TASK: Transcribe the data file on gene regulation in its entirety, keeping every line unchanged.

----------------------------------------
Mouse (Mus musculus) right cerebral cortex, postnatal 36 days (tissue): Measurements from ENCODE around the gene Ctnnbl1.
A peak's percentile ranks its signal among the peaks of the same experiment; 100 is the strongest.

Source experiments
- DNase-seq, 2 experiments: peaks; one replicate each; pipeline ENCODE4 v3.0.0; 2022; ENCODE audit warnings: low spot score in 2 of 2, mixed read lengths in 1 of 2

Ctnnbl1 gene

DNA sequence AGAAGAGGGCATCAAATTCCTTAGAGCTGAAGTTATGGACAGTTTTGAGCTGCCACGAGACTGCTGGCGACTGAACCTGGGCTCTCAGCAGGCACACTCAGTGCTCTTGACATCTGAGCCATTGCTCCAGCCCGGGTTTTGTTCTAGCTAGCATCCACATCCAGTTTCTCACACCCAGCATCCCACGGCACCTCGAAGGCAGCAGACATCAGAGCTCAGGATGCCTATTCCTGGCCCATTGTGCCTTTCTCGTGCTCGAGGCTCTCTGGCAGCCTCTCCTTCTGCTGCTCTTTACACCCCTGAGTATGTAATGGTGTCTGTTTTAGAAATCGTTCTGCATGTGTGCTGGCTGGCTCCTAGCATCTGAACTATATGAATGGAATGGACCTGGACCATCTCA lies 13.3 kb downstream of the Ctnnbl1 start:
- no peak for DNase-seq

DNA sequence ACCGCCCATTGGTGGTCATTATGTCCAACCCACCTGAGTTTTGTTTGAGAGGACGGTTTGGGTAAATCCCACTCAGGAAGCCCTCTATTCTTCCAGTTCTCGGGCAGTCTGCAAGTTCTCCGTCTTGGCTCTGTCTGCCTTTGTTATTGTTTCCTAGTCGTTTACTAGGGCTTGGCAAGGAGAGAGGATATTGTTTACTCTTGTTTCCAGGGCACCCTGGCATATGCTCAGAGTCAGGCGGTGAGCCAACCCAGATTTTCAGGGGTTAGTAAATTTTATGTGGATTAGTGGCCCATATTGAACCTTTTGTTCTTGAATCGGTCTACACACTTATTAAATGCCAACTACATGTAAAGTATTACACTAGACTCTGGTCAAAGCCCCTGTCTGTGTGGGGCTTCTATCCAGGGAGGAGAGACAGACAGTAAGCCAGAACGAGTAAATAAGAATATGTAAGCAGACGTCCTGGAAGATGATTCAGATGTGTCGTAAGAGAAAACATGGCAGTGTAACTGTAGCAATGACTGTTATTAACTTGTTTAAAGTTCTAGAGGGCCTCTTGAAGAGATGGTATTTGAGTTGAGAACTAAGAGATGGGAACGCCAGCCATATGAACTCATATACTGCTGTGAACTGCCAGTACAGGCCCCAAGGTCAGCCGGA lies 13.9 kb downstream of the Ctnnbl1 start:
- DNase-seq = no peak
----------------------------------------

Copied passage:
Mouse (Mus musculus) right cerebral cortex, postnatal 36 days (tissue): Measurements from ENCODE around the gene Ctnnbl1.
A peak's percentile ranks its signal among the peaks of the same experiment; 100 is the strongest.

Source experiments
- DNase-seq, 2 experiments: peaks; one replicate each; pipeline ENCODE4 v3.0.0; 2022; ENCODE audit warnings: low spot score in 2 of 2, mixed read lengths in 1 of 2

Ctnnbl1 gene

DNA sequence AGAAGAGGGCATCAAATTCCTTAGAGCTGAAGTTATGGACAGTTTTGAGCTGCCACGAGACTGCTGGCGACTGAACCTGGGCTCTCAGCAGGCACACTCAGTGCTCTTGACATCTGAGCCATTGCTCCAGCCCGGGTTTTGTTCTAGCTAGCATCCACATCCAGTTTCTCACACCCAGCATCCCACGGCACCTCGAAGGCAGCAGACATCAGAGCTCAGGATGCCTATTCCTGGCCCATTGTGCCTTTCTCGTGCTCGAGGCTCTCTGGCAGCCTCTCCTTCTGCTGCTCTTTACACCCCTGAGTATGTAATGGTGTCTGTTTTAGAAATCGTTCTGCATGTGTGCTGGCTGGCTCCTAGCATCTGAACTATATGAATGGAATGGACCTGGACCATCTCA lies 13.3 kb downstream of the Ctnnbl1 start:
- no peak for DNase-seq

DNA sequence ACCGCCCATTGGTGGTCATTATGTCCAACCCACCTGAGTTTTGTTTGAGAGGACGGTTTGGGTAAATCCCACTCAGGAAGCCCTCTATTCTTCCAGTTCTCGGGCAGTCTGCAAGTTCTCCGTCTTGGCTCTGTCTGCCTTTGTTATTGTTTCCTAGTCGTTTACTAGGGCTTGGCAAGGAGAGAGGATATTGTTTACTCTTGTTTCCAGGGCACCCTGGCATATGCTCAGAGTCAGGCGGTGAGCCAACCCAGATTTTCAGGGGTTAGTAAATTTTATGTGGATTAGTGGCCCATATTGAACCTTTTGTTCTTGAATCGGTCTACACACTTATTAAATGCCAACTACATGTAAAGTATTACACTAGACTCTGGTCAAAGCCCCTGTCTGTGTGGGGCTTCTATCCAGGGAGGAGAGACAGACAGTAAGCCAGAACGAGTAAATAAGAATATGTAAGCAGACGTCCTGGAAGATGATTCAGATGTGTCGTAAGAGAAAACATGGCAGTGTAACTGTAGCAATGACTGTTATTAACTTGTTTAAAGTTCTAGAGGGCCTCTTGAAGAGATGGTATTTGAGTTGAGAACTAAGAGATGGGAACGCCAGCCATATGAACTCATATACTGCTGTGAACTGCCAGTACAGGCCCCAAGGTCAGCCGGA lies 13.9 kb downstream of the Ctnnbl1 start:
- DNase-seq = no peak